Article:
Main Page Content
Professor and Chairman: Stanley F. Radford
Professor: Mohammed Z. Tahar
Associate Professor: Eric M. Monier
Assistant Professor: Zachary R. Robinson
Physics is the study of the physical properties of the universe and of the fundamental properties and interactions of matter and energy. It has applications in every field of pure and applied science, such as engineering, optics, materials science, space science, and medicine. A degree in Physics is excellent preparation for:
- Graduate study in physics, engineering, astronomy, or mathematics, leading to a career in university and college teaching and research, or a leadership position in industrial or government research projects;
- Employment as an engineer or technician in an industry, government, or university laboratory;
- Teaching at the secondary (grades 7-12) level;
- Professional school in medicine, law, or business
Students majoring in Physics will take Physics core courses covering classical and quantum mechanics, electromagnetism, and experimental physics. Participation in Physics Seminar, in which students will be exposed to discussions of current research topics by external and internal speakers, is encouraged for all students and required for Senior majors. In addition, students will take supporting courses in mathematics, chemistry, and computer science.
Research with faculty mentors is strongly encouraged. Brockport students have completed research projects on campus as well as off-campus in NSF-funded research programs.
In addition to the Physics major, the department also offers a Minor in Physics.
Students planning to major in Physics should have completed algebra, geometry, trigonometry, and pre-calculus in high school; calculus is a desirable but not necessary preparation. Students who are unable to take Calculus I (MTH 201) in their first semester will be unable to complete a degree in physics in four years without summer study. While at SUNY Brockport, students majoring in Physics must complete courses in calculus and differential equations. Students who plan to go on to graduate study in Physics or engineering are advised to take additional mathematics courses.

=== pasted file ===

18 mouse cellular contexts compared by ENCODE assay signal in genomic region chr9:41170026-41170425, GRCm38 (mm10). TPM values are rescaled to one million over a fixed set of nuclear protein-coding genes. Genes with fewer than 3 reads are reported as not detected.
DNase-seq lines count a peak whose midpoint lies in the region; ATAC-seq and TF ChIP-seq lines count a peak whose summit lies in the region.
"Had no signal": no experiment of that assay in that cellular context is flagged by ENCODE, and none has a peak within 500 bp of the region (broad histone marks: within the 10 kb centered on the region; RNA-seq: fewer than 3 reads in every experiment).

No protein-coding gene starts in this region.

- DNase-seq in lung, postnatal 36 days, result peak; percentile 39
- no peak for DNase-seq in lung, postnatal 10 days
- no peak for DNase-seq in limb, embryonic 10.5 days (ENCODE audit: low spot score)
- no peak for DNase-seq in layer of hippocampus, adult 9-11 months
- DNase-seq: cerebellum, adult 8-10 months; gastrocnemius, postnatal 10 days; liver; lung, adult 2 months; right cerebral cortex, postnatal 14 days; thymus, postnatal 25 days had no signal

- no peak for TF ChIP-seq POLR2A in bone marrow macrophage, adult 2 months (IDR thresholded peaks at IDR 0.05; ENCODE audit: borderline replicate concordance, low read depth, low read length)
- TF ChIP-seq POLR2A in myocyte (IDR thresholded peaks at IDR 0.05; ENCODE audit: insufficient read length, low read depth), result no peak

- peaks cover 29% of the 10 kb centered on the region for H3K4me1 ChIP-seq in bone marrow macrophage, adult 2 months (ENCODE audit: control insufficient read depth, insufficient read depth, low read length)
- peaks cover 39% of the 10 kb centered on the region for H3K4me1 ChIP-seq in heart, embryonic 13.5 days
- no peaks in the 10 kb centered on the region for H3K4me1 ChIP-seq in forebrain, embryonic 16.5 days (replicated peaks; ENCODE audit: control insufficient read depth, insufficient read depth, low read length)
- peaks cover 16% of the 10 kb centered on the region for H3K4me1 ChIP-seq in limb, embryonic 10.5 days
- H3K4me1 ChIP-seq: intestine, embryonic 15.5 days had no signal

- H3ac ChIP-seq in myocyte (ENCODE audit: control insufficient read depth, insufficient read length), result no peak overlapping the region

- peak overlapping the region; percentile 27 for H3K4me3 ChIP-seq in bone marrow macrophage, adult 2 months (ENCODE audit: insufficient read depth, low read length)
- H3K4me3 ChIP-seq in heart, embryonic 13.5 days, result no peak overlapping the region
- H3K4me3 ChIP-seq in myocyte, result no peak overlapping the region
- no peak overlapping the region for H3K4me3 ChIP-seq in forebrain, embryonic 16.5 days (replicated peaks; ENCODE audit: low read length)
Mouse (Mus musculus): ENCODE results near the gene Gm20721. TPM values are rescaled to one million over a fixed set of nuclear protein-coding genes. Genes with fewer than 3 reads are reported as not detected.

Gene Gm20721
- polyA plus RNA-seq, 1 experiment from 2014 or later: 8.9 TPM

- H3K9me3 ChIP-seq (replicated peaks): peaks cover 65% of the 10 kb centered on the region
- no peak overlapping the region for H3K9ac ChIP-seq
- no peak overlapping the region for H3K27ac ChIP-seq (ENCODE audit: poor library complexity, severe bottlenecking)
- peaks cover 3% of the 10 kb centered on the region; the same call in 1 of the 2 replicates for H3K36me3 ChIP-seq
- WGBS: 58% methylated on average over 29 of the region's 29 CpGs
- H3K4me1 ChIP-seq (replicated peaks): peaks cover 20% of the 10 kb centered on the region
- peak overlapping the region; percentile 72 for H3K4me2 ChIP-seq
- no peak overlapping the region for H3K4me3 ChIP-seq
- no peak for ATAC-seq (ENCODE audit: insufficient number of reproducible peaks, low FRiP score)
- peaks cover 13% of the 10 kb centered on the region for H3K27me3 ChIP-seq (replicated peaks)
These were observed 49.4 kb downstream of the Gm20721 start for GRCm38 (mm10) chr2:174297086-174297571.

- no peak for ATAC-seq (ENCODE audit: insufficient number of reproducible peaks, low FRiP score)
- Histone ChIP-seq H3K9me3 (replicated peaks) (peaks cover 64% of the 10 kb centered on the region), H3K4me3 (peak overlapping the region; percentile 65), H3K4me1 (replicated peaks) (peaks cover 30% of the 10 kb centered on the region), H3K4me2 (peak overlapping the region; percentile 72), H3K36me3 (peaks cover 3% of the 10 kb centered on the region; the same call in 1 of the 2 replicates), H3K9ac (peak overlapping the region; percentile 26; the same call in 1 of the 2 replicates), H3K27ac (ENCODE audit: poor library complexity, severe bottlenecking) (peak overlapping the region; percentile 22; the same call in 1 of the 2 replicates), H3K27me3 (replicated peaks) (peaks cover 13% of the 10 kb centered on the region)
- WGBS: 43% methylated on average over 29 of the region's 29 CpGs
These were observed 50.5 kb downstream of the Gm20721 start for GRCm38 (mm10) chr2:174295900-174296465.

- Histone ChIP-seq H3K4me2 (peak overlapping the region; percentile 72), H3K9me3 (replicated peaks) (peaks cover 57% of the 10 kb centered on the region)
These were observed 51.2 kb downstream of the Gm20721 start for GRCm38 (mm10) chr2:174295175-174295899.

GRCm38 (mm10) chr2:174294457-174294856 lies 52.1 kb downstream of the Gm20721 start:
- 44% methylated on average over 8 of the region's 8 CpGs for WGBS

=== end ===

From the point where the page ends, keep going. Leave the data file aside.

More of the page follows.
Certification for Secondary Teaching in Physics
The Physics Department, in conjunction with the Department of Education and Human Development, offers a program that leads to provisional certification in secondary level (grades 7-12) physics teaching. Students pursuing this option must satisfy the course requirements for the Physics major; however, additional course work outside the department is needed to satisfy the requirements for certification. For a complete listing of the requirements for secondary Teacher Certification, consult the Department of Education and Human Development section of the College Catalog.
At SUNY College at Brockport, students interact with the faculty through course work, advisement, and undergraduate research. They can take an active role with the Physics Club, which is a chapter of the Society of Physics Students, and SPS Honor Society. Club activities are aimed at providing student peer support and promoting Physics and science in general. The Physics Club and Physics faculty have sponsored, mentored, and sent more than a dozen students to American Physical Society (APS) national and regional meetings, American Association of Physics Teachers (AAPT) Meetings, the National Conference on Undergraduate Research (NCUR), and the Rochester Symposium of Physics Students (RSPS). Other activities have included:
- Field trips to the Cornell Nanotechnology Center, Cornell Electron Storage Ring, Cornell High Energy Synchrotron Source, and the University of Rochester Laser Laboratory;
- Lectures by prominent physicists at SUNY Brockport and local colleges and universities;
- Social events including an annual picnic, planetarium shows, spaghetti dinners;
- Rocket shoots.